Earlier this month Louis L. Stanton, the senior judge on the United States District Court for the Southern District of New York, ordered Google to hand over YouTube user log data to Viacom to help Viacom determine damages in their ongoing billion dollar litigation with Google.
We and others cried out in protest, since the data being delivered included username, IP address and identifiers of all videos viewed on YouTube. And the entity it was being delivered to has a penchant for litigating over copyright infringement (some of their many lawsuits are mentioned in the original post). The fear is that if data is turned over to Viacom, any YouTube user who has watched a copyrighted video would be subject to a lawsuit.
Viacom’s first line of defense when the negative press hit was obfuscation. They said “Viacom has not asked for and will not be obtaining any personally identifiable information of any YouTube user. The personally identifiable information that YouTube collects from its users will be stripped from the data before it is transferred to Viacom.”
Sounds good, right? The LA Times mentioned it in their article on the issue and quoted Viacom. A number of other publications then followed, saying that Viacom wasn’t going to collect all the data they were entitled to under the order.
But not really. Everyone involved in the lawsuit (except the users, who weren’t asked) agreed that a YouTube login ID isn’t personally identifiable. The original Stanton order summarized: “Defendants do not refute that the “login ID is an anonymous pseudonym that users create for themselves when they sign up with YouTube” which without more “cannot identify specific individuals”.”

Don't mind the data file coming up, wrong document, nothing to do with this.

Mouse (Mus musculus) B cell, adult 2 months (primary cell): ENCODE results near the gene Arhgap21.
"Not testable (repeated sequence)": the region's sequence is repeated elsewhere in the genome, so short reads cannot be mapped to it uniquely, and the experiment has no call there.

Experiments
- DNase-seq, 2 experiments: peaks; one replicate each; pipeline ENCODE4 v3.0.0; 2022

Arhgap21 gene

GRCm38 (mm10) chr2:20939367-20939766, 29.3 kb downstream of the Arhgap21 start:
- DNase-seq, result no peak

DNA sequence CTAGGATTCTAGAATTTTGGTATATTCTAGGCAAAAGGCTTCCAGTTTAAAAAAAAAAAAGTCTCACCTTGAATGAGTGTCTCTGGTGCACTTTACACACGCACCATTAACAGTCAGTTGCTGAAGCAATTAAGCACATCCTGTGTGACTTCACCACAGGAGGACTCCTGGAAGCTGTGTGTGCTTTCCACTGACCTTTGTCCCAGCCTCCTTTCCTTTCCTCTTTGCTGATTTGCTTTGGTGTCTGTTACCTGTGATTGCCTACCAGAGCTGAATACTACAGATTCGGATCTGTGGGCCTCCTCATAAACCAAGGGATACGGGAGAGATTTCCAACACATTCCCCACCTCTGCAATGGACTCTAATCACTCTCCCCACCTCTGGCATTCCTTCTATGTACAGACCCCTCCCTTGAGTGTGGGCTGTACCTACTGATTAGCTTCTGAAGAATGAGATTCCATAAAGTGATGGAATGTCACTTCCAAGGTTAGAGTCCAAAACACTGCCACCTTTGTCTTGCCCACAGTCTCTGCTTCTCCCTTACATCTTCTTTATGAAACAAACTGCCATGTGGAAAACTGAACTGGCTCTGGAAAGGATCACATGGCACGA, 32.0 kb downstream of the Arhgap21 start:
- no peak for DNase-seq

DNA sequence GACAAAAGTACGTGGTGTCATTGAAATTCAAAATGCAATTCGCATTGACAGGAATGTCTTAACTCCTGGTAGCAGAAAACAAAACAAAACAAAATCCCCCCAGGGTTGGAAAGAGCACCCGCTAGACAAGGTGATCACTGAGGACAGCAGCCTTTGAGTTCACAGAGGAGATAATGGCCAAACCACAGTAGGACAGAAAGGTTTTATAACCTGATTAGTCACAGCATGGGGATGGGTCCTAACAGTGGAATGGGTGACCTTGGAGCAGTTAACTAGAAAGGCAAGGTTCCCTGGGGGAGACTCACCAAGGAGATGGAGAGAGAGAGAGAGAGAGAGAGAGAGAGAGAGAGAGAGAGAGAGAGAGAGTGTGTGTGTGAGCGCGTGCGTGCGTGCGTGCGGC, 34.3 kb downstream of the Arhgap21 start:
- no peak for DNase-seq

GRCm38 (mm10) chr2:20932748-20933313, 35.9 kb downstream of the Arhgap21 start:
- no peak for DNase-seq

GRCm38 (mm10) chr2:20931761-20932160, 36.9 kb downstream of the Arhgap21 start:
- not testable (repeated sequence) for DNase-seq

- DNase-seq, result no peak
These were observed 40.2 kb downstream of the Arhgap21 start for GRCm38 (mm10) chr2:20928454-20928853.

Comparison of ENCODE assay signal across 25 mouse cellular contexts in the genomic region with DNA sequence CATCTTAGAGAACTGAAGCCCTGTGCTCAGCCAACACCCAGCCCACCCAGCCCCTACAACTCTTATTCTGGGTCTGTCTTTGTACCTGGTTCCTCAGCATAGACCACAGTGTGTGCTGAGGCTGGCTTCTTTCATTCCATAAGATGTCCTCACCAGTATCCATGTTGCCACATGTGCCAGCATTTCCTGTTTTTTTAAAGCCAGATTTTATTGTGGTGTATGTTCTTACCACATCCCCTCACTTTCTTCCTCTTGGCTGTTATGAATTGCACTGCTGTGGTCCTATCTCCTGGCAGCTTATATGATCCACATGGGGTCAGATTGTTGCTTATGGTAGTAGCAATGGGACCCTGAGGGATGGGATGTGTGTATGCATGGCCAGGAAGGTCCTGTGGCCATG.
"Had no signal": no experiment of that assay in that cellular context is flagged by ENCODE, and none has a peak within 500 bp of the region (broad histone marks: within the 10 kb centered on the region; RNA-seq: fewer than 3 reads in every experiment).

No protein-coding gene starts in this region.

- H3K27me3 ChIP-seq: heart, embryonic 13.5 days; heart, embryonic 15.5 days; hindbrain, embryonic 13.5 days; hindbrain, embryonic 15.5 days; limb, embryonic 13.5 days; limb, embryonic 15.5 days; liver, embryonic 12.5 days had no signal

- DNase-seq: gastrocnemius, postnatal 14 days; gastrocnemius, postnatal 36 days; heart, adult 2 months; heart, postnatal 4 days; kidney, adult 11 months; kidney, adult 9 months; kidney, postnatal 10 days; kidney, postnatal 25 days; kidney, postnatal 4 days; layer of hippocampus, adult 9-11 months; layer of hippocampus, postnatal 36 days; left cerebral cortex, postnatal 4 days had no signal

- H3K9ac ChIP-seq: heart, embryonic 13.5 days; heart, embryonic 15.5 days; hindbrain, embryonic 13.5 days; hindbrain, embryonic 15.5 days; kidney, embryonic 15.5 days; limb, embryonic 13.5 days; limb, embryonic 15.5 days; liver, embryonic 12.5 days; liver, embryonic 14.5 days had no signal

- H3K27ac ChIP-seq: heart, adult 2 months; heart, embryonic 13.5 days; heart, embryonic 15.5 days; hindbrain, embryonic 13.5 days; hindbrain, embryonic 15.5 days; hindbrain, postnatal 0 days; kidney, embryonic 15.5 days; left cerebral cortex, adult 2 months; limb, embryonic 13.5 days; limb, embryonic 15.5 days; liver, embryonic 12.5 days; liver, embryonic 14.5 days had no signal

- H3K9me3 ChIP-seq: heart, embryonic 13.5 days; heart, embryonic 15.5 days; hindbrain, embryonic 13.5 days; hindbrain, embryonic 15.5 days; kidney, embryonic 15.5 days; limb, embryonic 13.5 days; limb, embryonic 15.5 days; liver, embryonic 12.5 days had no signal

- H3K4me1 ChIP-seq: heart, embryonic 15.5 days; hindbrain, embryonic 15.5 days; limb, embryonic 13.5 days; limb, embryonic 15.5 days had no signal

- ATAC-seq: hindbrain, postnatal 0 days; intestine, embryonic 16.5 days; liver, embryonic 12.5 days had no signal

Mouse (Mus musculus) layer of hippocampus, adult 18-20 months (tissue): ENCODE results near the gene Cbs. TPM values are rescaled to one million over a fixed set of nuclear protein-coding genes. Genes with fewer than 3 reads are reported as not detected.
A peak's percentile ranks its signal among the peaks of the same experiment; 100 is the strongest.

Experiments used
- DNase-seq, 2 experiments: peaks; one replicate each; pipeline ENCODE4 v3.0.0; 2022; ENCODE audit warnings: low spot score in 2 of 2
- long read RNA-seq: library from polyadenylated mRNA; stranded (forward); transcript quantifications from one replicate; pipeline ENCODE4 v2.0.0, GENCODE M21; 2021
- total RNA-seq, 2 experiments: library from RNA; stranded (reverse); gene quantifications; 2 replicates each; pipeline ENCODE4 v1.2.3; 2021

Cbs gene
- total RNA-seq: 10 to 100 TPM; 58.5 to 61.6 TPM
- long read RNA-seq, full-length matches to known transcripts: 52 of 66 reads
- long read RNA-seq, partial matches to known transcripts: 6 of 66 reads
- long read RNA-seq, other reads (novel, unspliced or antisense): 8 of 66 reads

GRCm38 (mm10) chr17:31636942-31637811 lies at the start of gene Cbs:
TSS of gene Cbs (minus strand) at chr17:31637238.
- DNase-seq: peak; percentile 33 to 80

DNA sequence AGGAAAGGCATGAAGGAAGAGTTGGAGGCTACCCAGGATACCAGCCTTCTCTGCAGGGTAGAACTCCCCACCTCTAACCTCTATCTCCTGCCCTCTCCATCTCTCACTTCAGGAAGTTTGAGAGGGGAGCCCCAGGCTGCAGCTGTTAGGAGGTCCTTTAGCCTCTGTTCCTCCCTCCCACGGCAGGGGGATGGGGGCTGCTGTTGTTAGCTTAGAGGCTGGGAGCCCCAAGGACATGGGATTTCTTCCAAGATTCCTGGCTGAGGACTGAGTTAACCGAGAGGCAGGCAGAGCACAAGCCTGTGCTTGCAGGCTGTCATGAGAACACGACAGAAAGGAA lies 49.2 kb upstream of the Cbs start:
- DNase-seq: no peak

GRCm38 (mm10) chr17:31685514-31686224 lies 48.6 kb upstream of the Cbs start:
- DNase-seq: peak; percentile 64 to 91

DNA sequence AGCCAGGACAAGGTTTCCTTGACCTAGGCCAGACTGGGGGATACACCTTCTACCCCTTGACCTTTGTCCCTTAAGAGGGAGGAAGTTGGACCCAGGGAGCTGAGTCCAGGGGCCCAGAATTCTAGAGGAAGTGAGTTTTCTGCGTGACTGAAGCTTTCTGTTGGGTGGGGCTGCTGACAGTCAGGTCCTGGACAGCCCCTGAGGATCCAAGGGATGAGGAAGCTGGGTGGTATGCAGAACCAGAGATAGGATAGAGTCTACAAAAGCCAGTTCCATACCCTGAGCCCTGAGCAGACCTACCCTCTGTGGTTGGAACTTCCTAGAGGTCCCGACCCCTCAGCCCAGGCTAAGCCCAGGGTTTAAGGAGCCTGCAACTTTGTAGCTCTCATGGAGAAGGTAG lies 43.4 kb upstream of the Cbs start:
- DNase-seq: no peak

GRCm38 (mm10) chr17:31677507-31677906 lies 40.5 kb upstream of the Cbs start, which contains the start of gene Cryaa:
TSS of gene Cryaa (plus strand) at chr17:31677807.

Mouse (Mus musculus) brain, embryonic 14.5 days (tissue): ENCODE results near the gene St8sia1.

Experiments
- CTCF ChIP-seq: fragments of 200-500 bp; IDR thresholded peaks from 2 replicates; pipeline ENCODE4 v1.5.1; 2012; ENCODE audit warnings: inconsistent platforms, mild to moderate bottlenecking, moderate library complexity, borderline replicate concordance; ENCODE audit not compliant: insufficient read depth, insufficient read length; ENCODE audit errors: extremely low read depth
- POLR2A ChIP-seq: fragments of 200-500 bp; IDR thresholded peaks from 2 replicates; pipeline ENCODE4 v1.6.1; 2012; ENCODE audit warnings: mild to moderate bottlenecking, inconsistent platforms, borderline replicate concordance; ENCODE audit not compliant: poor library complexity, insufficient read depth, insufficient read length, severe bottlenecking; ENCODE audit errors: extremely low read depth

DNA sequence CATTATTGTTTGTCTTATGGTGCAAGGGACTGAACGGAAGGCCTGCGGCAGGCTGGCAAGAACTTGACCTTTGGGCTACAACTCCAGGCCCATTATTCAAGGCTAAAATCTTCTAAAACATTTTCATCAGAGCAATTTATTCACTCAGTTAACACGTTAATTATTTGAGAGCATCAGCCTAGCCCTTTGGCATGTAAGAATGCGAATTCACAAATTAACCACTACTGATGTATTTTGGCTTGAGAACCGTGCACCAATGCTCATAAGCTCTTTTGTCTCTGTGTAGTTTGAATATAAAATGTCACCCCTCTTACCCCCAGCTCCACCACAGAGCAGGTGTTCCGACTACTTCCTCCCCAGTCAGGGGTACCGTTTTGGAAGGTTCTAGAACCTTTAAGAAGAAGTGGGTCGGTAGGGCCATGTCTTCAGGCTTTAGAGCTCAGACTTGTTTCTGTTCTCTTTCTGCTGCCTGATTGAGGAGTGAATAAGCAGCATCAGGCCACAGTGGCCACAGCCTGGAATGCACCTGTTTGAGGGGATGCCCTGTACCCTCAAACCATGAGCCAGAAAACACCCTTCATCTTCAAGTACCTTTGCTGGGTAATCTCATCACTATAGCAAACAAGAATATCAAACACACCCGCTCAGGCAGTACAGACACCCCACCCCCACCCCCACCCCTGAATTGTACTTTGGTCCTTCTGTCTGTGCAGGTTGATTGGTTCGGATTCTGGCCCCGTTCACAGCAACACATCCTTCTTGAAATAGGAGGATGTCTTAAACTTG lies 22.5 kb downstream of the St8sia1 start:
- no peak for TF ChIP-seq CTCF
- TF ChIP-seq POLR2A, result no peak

So Viacom didn’t abandon any of their data rights, but they sure went out of their way to suggest they did. And anyone who watched the 2006 AOL search debacle will know that users were absolutely identified based on nothing more than a list of the search terms they entered. Does anyone really believe that a motivated plaintiff couldn’t identify individuals based on a user selected ID (mine is “TechCrunch”), IP address and a list of all watched videos?
Now Viacom is talking again, and saying that they won’t use the information to go after individuals.
Here’s the problem – I don’t know if Viacom will live up to their promise, or not. The fact that Google is unwilling to hand over employee data tells me they’re not so sure, either. And frankly I shouldn’t have to care or have to worry about Viacom’s trustworthiness. As a user I interacted only with Google, and there are implicit and explicit promised by Google to protect my data. If Google hands my data over to Viacom, it doesn’t really matter to me if Viacom uses it or not. All I will remember is that Google gathered and stored information without my consent, and then handed it over at the first sign of trouble.
Google’s self imposed code of conduct is “Don’t be evil.” It doesn’t say “don’t be evil unless there’s important litigation at stake.” Google’s reputation is on the line, and how they respond will show their true character. They’ve shown they’ll go to bat for employees, now it’s time for them to show they’ll go to bat for their users.